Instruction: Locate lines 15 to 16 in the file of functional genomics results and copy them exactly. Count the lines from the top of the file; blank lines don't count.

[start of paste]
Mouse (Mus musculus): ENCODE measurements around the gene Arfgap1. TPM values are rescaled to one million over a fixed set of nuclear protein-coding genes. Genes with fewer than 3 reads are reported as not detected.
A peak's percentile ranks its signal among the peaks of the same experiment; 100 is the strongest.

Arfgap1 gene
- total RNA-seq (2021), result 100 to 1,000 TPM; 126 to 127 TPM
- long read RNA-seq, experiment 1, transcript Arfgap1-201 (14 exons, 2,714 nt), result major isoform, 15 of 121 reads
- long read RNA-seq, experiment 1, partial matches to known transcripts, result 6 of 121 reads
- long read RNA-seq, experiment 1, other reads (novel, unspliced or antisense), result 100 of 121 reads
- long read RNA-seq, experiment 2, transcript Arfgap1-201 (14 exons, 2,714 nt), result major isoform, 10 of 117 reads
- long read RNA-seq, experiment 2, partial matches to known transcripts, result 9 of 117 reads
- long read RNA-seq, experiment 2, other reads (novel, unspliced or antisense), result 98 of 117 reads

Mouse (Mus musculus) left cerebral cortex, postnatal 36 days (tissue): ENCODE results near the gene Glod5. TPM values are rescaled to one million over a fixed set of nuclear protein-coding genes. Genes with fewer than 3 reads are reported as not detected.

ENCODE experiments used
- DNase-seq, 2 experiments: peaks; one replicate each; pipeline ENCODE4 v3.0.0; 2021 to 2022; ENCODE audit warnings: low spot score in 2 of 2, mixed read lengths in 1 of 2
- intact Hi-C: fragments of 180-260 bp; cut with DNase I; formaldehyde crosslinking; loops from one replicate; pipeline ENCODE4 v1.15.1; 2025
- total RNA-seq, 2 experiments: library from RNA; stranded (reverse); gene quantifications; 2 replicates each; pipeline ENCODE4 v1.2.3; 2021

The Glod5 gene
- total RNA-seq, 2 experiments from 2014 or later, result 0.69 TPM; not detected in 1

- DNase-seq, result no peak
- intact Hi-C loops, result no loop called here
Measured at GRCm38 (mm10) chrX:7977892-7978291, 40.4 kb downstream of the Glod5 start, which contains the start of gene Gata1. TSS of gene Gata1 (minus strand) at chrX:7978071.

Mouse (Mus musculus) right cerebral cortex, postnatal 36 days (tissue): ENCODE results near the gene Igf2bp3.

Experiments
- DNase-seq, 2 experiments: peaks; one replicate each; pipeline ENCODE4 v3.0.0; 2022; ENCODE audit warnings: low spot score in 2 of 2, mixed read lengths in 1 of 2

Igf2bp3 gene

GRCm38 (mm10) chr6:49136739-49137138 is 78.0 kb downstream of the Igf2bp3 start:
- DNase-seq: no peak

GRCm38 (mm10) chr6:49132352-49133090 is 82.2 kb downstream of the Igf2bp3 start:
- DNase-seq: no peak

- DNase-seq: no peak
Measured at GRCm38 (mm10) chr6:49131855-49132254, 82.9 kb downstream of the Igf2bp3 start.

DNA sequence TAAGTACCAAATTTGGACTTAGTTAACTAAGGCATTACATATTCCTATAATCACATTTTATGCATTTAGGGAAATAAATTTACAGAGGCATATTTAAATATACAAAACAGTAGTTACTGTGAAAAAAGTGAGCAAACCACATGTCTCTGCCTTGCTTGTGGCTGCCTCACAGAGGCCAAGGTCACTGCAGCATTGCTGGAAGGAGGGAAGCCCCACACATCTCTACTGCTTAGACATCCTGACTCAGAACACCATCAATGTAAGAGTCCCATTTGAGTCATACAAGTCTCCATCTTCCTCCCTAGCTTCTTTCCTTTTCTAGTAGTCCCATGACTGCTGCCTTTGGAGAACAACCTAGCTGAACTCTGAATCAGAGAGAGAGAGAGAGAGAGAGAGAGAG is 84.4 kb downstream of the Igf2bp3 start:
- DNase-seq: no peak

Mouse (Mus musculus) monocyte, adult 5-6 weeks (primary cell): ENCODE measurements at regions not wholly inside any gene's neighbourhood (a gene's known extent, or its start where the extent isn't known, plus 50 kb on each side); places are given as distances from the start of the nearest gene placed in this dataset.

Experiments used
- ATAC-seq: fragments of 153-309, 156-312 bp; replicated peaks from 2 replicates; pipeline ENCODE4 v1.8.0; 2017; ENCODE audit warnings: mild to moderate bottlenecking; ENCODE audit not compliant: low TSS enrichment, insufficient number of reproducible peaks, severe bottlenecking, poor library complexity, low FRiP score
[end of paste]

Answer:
- total RNA-seq, 2 experiments: library from RNA; stranded (reverse); gene quantifications; 2 replicates each; pipeline ENCODE4 v1.2.3; 2021

The Glod5 gene